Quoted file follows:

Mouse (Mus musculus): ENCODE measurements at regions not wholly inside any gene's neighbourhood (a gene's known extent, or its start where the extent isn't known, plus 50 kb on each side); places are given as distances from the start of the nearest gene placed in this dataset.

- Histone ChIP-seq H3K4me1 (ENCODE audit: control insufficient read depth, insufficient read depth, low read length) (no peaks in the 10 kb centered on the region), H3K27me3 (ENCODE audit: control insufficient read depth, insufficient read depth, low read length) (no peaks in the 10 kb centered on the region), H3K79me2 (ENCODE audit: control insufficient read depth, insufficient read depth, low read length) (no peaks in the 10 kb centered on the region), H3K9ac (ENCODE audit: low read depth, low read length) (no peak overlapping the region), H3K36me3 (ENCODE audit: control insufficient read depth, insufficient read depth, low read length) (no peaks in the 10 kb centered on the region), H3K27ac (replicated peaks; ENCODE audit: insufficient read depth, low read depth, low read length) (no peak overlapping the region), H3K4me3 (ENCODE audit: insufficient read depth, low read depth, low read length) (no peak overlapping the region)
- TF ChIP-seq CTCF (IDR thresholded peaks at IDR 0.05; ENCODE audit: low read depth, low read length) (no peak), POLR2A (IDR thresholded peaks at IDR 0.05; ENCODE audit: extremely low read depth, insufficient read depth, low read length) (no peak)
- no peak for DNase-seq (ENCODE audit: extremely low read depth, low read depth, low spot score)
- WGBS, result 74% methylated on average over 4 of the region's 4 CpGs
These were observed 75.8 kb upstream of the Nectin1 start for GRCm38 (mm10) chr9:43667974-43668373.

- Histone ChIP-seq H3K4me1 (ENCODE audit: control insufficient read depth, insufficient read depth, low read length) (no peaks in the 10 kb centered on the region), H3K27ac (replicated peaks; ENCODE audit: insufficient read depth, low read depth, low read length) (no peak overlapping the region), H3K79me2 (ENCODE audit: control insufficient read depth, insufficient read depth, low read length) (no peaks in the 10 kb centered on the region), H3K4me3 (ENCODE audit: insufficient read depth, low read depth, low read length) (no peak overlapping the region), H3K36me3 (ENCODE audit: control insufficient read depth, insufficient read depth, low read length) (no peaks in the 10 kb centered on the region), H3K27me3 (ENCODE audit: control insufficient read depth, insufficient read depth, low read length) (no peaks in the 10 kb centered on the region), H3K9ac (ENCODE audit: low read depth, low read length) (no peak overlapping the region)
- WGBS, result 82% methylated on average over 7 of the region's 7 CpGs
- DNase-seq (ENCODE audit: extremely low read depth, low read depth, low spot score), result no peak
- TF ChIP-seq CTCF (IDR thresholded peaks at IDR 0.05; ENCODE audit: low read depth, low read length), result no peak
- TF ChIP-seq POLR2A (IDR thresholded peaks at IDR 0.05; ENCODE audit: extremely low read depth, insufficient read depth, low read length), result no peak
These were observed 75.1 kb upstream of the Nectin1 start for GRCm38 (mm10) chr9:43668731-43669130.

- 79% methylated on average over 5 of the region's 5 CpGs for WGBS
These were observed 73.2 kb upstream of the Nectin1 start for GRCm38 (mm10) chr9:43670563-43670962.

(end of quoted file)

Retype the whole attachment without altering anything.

Mouse (Mus musculus): ENCODE measurements at regions not wholly inside any gene's neighbourhood (a gene's known extent, or its start where the extent isn't known, plus 50 kb on each side); places are given as distances from the start of the nearest gene placed in this dataset.

- Histone ChIP-seq H3K4me1 (ENCODE audit: control insufficient read depth, insufficient read depth, low read length) (no peaks in the 10 kb centered on the region), H3K27me3 (ENCODE audit: control insufficient read depth, insufficient read depth, low read length) (no peaks in the 10 kb centered on the region), H3K79me2 (ENCODE audit: control insufficient read depth, insufficient read depth, low read length) (no peaks in the 10 kb centered on the region), H3K9ac (ENCODE audit: low read depth, low read length) (no peak overlapping the region), H3K36me3 (ENCODE audit: control insufficient read depth, insufficient read depth, low read length) (no peaks in the 10 kb centered on the region), H3K27ac (replicated peaks; ENCODE audit: insufficient read depth, low read depth, low read length) (no peak overlapping the region), H3K4me3 (ENCODE audit: insufficient read depth, low read depth, low read length) (no peak overlapping the region)
- TF ChIP-seq CTCF (IDR thresholded peaks at IDR 0.05; ENCODE audit: low read depth, low read length) (no peak), POLR2A (IDR thresholded peaks at IDR 0.05; ENCODE audit: extremely low read depth, insufficient read depth, low read length) (no peak)
- no peak for DNase-seq (ENCODE audit: extremely low read depth, low read depth, low spot score)
- WGBS, result 74% methylated on average over 4 of the region's 4 CpGs
These were observed 75.8 kb upstream of the Nectin1 start for GRCm38 (mm10) chr9:43667974-43668373.

- Histone ChIP-seq H3K4me1 (ENCODE audit: control insufficient read depth, insufficient read depth, low read length) (no peaks in the 10 kb centered on the region), H3K27ac (replicated peaks; ENCODE audit: insufficient read depth, low read depth, low read length) (no peak overlapping the region), H3K79me2 (ENCODE audit: control insufficient read depth, insufficient read depth, low read length) (no peaks in the 10 kb centered on the region), H3K4me3 (ENCODE audit: insufficient read depth, low read depth, low read length) (no peak overlapping the region), H3K36me3 (ENCODE audit: control insufficient read depth, insufficient read depth, low read length) (no peaks in the 10 kb centered on the region), H3K27me3 (ENCODE audit: control insufficient read depth, insufficient read depth, low read length) (no peaks in the 10 kb centered on the region), H3K9ac (ENCODE audit: low read depth, low read length) (no peak overlapping the region)
- WGBS, result 82% methylated on average over 7 of the region's 7 CpGs
- DNase-seq (ENCODE audit: extremely low read depth, low read depth, low spot score), result no peak
- TF ChIP-seq CTCF (IDR thresholded peaks at IDR 0.05; ENCODE audit: low read depth, low read length), result no peak
- TF ChIP-seq POLR2A (IDR thresholded peaks at IDR 0.05; ENCODE audit: extremely low read depth, insufficient read depth, low read length), result no peak
These were observed 75.1 kb upstream of the Nectin1 start for GRCm38 (mm10) chr9:43668731-43669130.

- 79% methylated on average over 5 of the region's 5 CpGs for WGBS
These were observed 73.2 kb upstream of the Nectin1 start for GRCm38 (mm10) chr9:43670563-43670962.